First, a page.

Sunday, 12 October 2014

Developing Gross Manipulative Skills in Preschool Children

by a contributor (Teresa Cheong from Lifebridges Communications)

Movement comes naturally to children. But chlldren need a strong foundation in fundamental movement skills to enjoy games and sports as adolescents and adults. Besides locomotor skills, children need to master gross manipulative skills. 

What are gross manipulative skills?

Gross manipulative skills involve learning how to handle and control objects with the hands. These include throwing, catching, kicking, striking, bouncing and underarm roll. 

Throwing a ball well requires 
techniques that can be taught

Why are gross manipulative skills important for preschool children?

They help a child develop object control and dexterity of the hands. A child first learns how to throw a ball, but the throw is aimless. The child then progresses to throwing the ball accurately in a specific direction.

Object control gives a preschooler confidence to participate in future sports activities that utilise ball skills such as softball, cricket and basketball.

Preschool children with good manipulative skills have better sense of balance, coordination and movement.

Development of gross manipulative skills by age

Preschool children develop manipulative skills progressively. Compare your child’s development against this simplified checklist:

By Age One

Your child is able to grasp, pick up small object with one hand, and release it.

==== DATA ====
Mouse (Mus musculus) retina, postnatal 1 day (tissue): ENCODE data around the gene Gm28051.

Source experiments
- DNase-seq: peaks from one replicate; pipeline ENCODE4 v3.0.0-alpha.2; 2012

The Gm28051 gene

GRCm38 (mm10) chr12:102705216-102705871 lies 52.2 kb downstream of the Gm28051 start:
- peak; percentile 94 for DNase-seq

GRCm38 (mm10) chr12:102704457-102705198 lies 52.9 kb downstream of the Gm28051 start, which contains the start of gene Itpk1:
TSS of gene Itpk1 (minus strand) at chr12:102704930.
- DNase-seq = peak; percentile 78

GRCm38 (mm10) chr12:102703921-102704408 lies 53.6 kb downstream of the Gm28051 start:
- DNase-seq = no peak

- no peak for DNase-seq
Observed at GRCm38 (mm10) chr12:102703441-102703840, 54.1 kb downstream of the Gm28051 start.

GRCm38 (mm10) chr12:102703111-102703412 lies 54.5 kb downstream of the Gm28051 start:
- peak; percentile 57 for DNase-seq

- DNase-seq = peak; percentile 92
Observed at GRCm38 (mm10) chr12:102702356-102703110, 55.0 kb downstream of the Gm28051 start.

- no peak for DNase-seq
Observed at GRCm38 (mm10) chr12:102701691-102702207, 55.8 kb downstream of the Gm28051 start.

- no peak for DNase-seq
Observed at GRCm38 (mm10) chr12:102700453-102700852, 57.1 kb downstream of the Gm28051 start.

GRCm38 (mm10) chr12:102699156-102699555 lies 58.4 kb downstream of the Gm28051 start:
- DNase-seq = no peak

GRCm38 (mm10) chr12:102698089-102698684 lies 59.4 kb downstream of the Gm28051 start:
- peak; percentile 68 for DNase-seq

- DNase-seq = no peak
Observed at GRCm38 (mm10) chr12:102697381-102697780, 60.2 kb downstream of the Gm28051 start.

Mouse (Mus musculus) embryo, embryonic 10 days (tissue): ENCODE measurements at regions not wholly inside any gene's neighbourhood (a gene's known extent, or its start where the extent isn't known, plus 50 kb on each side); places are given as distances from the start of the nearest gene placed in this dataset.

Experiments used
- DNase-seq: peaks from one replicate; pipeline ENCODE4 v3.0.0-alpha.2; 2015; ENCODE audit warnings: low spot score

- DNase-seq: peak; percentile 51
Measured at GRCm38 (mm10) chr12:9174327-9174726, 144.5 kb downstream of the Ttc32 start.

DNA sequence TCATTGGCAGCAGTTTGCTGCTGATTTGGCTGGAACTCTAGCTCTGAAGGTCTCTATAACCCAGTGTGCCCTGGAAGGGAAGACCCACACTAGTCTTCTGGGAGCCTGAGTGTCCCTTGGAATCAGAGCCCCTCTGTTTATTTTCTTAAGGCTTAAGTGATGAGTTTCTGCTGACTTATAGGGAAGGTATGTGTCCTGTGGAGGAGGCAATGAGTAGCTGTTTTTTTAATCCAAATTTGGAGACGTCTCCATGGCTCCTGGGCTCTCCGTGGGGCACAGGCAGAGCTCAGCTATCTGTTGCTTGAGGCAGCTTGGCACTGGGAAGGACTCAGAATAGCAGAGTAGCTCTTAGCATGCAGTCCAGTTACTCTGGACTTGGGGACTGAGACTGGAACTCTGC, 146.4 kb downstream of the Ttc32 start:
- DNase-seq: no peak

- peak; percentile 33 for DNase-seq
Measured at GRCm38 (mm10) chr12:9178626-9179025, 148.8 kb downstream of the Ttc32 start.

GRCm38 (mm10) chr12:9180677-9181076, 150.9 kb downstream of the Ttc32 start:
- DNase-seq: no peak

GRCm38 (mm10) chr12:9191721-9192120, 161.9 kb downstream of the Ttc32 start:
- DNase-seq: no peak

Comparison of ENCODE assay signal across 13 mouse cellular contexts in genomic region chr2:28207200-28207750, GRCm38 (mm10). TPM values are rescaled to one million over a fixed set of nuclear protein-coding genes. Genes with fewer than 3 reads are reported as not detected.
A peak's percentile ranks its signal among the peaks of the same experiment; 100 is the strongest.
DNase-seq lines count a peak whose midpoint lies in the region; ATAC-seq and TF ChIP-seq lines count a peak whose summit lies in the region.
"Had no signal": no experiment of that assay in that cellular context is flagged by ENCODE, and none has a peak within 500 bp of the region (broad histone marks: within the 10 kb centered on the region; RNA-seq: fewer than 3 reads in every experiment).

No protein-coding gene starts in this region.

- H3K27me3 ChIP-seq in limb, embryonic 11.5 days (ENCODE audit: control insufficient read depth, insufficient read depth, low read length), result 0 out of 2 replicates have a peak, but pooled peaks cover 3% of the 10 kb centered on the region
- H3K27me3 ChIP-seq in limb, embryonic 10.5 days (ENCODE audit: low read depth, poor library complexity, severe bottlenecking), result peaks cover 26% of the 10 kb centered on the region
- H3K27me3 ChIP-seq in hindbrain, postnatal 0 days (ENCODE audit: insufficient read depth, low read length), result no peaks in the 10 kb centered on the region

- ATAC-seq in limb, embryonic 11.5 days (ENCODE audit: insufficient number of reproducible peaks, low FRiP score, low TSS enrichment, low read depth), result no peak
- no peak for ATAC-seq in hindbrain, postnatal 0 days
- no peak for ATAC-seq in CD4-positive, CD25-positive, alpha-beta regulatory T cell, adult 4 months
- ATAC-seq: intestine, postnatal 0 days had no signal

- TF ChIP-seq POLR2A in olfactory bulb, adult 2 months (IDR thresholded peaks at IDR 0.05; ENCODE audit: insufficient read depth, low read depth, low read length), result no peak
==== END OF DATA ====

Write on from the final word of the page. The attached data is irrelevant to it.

By Age Two

Your preschooler can:

Throw ball overhand using two hands while standing 

Catch large bounced ball against the body with straight arms

Kick a stationary ball

By Age Three 

Your preschooler shows more manipulative skills and is able to:

Use outstretched arms to catch a large ball thrown to them at short distance 

Rotate the trunk/body to increase force for throwing

Kick a stationary ball forcibly

Execute an overhand throw (important object control skill used in sports activities such as baseball and basketball)

Kicking is fun but mastering 
it requires practice

By Age Four 

Your preschooler does all the above and performs additional manipulative skills:

Roll a ball underhand 

Toss a ball underhand 

Bounce a ball

By Age Five

Your preschool child shows increased dexterity of the hands:

Catch a small ball with outstretched arms

Throw ball high up into the air and catch it most of the time.

Kick stationary ball with force and in required direction

Kick moving ball while running

Execute overarm and underarm throws with force and in required direction

Bounce a ball accurately

If your child is clumsy in executing any of these manipulative skills, try creating unstructured play activities using objects of different sizes and textures such as balls, scoops, frisbees and plastic crockery. 

You can sharpen your child’s manipulative skills by enrolling in a proven preschool exercise programme such as Ready Steady Go Kids.

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